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World College West was an undergraduate liberal arts college in Marin County, California. Founded by Dr. Richard M. Gray, it offered a program that integrated a grounding in the liberal arts with a required two-semester "World Study" period in a developing country. It opened with its first seven students on September 17, 1973.

Fully accredited by the Western Association of Schools and Colleges, World College West had programs in International Service and Development (ISD), International Environmental Studies (IES), Art and Society (AS), and Meaning, Culture, and Change (MCC). In later years, International Business was added to the program line up. ISD focused on the economic, political, and social development of "Third World" nations; IES concentrated on the wise use and global conservation of natural resources; AS examined the relationship between culture and the performing and visual arts; and MCC focused on the variety of ways in which the world's diverse cultures, through their systems of religion, philosophy, and tradition, give meaning and purpose to human life, and to the world around us.

The college's World Study Programs were established in China, Mexico, Nepal, and Russia. Students spent two quarters (or six months) studying in both an urban and rural setting in one of these countries. During the urban stay, students lived with a host family and attended regularly scheduled language, culture and history classes. During the rural stay, students again lived with host families and conducted independent research studies while continuing to learn the country's language.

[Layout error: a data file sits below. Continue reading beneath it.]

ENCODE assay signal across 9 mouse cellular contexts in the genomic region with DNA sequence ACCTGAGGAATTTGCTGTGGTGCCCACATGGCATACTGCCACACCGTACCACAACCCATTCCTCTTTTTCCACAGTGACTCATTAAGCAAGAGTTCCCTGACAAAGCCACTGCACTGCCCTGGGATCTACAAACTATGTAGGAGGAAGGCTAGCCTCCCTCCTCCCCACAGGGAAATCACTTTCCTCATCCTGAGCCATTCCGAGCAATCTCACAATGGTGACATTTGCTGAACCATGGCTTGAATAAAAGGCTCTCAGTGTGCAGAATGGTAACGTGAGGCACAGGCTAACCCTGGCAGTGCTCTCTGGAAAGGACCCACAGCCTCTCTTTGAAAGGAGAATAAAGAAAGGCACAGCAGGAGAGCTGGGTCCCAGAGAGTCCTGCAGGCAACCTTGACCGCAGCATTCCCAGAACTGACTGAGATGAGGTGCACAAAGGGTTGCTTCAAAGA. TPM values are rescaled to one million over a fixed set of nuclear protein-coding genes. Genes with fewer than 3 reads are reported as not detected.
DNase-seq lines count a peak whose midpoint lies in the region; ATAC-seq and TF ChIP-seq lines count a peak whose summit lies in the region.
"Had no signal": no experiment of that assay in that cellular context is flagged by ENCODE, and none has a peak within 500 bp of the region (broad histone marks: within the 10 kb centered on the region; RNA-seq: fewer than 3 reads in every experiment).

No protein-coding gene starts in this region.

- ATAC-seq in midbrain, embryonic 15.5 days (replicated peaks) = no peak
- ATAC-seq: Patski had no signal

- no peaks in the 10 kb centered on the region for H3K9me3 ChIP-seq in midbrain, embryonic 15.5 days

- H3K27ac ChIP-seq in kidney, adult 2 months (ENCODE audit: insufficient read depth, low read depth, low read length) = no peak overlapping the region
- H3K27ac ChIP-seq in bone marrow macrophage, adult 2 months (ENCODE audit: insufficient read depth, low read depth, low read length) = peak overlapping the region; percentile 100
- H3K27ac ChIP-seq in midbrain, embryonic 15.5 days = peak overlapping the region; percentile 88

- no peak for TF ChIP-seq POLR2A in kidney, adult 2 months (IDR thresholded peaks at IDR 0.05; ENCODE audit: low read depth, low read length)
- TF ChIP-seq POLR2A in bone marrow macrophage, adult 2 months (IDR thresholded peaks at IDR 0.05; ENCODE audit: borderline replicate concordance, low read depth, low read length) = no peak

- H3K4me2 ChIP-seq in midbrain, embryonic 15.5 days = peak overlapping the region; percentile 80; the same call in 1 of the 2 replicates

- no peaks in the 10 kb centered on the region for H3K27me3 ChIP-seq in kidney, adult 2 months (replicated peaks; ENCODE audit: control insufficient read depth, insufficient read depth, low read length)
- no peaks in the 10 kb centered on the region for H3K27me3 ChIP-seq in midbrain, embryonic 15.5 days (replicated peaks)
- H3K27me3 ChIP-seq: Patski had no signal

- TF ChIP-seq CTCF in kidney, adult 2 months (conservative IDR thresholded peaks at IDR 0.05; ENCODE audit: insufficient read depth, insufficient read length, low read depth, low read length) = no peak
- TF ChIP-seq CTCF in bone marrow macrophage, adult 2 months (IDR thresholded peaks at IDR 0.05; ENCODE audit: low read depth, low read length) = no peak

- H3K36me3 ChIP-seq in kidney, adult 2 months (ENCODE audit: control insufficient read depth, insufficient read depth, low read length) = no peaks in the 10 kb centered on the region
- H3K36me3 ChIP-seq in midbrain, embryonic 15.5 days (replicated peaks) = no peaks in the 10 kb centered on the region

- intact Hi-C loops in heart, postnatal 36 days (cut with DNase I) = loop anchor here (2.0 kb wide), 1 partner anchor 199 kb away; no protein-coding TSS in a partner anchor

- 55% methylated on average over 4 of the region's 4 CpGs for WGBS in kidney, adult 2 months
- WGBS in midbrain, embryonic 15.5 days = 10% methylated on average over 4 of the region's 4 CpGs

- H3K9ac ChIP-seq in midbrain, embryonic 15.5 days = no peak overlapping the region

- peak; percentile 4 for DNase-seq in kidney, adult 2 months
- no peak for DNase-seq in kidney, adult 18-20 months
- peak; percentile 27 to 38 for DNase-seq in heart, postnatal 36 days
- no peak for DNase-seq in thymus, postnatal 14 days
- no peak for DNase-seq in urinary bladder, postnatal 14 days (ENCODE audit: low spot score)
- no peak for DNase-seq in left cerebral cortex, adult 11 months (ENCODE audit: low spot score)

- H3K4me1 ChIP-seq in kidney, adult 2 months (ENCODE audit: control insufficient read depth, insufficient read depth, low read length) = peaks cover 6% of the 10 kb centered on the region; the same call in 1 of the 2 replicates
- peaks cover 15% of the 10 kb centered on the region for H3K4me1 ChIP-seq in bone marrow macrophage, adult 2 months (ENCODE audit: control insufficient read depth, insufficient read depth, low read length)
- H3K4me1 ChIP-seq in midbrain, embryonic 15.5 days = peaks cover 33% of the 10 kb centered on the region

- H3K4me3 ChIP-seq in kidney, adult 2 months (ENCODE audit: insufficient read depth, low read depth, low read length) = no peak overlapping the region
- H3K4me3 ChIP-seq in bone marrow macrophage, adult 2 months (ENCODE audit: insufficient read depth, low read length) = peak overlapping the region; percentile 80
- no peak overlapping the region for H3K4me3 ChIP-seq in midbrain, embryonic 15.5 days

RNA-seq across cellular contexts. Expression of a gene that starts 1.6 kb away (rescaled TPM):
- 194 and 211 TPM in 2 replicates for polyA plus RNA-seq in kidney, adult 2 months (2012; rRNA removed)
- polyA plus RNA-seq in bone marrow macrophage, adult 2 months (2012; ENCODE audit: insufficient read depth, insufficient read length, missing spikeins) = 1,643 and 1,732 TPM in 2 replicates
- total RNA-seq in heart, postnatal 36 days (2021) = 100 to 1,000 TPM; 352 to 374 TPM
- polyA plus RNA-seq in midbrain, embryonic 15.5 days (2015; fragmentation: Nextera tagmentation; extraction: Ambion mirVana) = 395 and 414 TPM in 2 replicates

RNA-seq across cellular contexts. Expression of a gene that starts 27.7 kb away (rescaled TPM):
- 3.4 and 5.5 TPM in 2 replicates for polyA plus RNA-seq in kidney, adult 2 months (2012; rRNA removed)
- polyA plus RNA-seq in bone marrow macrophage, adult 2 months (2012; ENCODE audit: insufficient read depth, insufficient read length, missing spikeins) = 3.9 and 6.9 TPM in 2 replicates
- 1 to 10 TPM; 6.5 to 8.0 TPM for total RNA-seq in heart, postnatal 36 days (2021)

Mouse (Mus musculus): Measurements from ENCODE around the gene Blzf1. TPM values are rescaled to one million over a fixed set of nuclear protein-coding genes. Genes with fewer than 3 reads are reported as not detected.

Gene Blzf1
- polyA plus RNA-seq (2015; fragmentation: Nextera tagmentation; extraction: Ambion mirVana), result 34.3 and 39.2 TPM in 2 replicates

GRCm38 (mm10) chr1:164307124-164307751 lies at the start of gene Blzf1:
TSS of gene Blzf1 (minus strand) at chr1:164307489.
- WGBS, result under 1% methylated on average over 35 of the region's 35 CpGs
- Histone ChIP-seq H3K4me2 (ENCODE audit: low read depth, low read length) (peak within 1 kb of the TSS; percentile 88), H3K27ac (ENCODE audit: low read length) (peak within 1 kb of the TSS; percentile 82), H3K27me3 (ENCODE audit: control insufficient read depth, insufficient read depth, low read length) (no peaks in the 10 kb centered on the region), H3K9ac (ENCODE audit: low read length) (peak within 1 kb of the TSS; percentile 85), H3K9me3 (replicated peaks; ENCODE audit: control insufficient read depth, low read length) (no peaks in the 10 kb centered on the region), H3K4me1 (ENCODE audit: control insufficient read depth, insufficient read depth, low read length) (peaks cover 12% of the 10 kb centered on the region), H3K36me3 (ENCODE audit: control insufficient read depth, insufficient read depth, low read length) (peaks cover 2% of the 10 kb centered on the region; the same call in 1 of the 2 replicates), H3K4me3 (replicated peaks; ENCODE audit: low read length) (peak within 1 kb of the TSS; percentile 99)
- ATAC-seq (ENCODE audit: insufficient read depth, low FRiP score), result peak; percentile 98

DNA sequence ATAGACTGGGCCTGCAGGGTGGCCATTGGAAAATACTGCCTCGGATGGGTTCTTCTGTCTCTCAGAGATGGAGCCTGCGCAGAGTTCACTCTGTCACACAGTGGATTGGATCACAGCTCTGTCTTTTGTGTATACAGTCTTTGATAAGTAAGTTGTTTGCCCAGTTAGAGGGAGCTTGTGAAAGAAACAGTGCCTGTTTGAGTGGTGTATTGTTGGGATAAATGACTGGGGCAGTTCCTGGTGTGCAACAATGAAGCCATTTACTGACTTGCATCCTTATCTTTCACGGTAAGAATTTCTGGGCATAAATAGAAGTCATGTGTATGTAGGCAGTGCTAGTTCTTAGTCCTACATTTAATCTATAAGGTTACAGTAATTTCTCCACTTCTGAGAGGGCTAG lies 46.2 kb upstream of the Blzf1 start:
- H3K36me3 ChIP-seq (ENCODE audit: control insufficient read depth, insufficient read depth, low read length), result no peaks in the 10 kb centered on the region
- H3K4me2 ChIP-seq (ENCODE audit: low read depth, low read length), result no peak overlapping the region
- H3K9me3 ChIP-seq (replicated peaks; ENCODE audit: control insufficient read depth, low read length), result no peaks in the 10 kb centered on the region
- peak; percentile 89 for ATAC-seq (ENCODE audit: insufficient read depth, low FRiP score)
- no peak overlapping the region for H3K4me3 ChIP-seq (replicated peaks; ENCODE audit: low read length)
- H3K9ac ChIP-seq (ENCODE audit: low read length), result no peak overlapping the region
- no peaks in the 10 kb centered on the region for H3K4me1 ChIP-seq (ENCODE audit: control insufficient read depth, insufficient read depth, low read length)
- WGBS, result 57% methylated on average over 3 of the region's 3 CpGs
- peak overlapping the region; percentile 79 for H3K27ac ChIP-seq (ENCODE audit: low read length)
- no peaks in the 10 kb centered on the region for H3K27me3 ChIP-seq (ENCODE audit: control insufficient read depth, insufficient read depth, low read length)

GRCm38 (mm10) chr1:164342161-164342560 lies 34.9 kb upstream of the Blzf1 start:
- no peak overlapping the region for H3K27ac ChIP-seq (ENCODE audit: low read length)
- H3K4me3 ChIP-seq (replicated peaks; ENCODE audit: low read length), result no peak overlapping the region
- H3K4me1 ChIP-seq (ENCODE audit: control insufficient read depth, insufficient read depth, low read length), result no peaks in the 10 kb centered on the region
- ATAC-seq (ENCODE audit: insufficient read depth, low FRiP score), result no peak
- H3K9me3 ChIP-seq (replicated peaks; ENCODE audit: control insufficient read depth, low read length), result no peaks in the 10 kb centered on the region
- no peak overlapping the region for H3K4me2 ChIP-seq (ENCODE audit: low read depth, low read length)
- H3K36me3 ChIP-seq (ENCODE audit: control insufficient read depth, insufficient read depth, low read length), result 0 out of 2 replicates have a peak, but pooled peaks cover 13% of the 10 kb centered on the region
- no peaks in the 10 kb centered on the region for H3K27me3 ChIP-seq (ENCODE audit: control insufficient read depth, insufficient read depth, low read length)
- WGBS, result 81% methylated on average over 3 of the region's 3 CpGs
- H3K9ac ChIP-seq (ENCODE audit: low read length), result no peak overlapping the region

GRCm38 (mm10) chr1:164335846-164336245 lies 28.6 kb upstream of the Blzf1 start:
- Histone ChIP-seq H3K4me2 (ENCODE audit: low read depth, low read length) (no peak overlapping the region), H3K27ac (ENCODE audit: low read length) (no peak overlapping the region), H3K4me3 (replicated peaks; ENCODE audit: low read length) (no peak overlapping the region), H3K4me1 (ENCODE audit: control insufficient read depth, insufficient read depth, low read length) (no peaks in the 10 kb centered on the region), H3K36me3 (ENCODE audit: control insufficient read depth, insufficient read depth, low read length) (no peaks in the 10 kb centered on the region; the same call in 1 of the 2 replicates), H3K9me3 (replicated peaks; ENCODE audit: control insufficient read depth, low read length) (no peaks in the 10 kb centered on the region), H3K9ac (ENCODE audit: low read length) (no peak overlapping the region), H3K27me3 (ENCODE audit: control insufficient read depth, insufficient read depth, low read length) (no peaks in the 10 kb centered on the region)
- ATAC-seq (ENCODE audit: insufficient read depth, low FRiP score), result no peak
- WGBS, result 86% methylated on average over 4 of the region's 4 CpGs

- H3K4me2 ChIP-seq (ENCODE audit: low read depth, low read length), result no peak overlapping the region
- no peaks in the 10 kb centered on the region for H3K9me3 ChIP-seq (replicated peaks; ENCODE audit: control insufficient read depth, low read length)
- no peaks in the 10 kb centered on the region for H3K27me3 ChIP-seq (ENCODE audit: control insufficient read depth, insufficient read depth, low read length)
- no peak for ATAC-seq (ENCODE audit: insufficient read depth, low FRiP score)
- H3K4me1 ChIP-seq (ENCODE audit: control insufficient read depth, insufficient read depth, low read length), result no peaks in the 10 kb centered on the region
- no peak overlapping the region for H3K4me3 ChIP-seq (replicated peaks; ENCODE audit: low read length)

The college placed a special emphasis on work-study and internships, because the founders of the college believed that learning occurred best as "disciplined reflection on experience." Once an area of study was selected (e.g., ISD, IES, AS, MCC), students were required to complete 480 internship hours in their field of study as part of their graduation requirement.

During its first few years, the College leased space on the campus of the San Francisco Theological Seminary in San Anselmo, followed by several years in surplus army barracks at Fort Cronkhite on the Pacific Ocean. In the early 1980s the college moved to a permanent campus off U.S. Highway 101 in the rolling hills of northern Marin County, between Novato and Petaluma (now the home of the Institute of Noetic Sciences).

World College West closed due to inadequate funding in 1992, the result of difficulties in succession after its founding president retired. The spirit of WCW lives on in Dick Gray's successor institution Presidio World College[1]. The hundreds of WCW alumni call themselves "Westies".

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